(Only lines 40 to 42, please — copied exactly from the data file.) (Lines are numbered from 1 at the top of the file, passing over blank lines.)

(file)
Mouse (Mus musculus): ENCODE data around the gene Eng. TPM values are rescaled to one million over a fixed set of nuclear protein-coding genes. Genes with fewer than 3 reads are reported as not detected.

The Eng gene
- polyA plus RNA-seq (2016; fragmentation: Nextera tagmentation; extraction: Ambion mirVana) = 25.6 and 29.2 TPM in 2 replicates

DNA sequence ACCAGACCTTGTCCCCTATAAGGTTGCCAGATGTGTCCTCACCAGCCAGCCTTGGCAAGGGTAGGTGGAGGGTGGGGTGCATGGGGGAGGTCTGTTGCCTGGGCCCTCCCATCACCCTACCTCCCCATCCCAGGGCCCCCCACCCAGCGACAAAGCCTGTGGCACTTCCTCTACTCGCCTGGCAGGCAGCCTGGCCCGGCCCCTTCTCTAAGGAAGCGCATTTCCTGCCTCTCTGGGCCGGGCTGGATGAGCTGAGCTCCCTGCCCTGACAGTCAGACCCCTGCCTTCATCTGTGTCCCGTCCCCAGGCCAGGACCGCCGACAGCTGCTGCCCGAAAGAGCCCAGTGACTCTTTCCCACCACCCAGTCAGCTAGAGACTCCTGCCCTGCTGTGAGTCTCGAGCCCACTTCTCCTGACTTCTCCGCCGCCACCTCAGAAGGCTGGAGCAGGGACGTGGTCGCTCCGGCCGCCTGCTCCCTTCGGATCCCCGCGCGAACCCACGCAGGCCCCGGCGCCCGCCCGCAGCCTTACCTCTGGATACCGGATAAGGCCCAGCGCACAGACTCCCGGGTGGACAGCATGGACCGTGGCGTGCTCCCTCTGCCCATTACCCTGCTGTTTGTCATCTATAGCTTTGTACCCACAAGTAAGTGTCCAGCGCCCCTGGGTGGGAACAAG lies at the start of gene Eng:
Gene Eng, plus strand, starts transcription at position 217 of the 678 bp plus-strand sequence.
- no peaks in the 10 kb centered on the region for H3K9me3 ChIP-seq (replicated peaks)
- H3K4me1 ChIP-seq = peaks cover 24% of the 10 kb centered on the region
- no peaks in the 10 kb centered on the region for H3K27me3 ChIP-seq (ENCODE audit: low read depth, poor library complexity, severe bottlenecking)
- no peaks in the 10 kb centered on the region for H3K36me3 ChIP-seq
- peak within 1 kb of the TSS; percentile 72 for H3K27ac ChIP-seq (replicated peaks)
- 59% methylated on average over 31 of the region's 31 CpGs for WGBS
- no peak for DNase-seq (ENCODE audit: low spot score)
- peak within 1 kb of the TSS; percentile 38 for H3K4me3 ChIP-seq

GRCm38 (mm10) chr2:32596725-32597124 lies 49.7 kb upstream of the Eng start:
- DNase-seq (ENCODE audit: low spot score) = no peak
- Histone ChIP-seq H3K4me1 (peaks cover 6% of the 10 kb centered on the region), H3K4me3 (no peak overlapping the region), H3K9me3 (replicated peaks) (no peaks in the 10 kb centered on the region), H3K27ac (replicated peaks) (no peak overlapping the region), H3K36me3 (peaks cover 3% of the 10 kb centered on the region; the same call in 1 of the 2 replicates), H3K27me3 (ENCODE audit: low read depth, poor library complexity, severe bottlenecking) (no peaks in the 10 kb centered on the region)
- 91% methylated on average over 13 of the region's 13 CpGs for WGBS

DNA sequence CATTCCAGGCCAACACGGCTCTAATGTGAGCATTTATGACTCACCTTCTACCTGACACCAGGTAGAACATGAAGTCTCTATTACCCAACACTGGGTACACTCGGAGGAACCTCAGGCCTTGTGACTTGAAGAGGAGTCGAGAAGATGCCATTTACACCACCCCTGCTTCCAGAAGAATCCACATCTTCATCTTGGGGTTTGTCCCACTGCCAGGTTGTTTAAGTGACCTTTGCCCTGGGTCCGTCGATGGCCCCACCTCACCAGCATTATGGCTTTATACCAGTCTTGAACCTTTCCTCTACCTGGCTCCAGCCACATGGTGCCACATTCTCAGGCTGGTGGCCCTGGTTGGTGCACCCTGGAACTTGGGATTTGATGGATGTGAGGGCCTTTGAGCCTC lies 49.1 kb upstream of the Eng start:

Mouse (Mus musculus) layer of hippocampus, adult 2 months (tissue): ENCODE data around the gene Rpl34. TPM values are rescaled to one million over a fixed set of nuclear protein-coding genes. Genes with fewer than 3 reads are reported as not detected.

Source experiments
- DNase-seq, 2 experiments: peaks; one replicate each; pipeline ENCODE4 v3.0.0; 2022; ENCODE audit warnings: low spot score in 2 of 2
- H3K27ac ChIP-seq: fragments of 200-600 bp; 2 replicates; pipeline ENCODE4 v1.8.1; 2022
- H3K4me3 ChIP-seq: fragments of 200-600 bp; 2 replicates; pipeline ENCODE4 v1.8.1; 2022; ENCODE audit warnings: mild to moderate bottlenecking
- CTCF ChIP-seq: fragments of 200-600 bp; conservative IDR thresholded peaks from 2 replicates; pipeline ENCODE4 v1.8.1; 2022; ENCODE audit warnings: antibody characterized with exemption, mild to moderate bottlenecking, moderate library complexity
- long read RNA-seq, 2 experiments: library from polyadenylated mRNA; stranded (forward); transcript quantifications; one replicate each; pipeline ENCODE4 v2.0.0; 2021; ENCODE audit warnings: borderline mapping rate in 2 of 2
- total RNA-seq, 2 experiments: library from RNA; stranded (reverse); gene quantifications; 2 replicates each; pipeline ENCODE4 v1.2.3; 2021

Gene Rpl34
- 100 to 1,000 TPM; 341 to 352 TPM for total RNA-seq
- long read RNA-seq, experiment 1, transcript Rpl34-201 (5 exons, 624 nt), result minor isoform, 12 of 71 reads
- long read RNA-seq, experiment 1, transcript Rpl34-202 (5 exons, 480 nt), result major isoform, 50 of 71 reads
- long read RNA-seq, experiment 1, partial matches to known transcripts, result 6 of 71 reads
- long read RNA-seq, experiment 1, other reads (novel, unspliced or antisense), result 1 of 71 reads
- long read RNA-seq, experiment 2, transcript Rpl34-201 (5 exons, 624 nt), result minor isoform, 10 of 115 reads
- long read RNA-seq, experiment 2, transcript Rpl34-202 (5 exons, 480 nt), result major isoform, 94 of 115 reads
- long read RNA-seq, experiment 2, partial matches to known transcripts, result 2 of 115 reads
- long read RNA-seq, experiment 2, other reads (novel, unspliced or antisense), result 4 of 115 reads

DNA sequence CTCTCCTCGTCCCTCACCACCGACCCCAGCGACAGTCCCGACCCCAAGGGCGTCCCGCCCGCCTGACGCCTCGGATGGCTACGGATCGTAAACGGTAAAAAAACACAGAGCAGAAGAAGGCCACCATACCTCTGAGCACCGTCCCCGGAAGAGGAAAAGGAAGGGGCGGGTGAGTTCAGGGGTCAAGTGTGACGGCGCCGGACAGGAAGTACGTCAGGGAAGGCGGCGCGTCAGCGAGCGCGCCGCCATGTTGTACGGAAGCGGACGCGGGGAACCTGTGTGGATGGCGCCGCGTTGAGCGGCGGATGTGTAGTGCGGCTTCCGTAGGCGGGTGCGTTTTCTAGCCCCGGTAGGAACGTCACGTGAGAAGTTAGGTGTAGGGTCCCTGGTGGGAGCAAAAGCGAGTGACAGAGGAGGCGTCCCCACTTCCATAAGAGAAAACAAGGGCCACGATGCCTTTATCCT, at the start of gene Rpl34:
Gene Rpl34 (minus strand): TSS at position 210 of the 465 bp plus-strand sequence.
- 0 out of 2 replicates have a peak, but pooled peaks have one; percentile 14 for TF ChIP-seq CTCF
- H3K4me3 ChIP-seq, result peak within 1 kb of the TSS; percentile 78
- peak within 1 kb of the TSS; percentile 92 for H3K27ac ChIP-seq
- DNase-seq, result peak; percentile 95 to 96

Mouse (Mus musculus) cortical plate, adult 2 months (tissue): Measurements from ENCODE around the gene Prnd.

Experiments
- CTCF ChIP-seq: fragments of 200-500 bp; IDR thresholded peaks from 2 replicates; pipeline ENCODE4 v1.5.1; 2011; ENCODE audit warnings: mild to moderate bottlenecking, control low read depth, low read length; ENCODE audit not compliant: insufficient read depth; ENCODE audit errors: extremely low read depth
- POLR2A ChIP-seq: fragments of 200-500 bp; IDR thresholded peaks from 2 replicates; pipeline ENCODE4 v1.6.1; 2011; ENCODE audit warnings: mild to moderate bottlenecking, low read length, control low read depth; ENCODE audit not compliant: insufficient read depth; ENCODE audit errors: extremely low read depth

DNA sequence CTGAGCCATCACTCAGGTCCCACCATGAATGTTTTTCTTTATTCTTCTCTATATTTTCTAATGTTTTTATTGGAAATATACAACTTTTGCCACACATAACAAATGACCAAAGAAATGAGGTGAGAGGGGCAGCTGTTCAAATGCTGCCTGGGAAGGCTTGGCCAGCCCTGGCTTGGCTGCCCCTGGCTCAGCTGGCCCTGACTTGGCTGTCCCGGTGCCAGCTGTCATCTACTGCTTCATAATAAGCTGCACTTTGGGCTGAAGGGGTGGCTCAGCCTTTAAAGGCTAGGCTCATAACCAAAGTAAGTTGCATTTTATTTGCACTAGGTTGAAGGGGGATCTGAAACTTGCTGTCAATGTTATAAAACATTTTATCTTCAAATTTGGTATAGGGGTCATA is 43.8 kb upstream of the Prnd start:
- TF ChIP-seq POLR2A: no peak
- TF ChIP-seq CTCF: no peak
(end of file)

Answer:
- H3K4me3 ChIP-seq, result peak within 1 kb of the TSS; percentile 78
- peak within 1 kb of the TSS; percentile 92 for H3K27ac ChIP-seq
- DNase-seq, result peak; percentile 95 to 96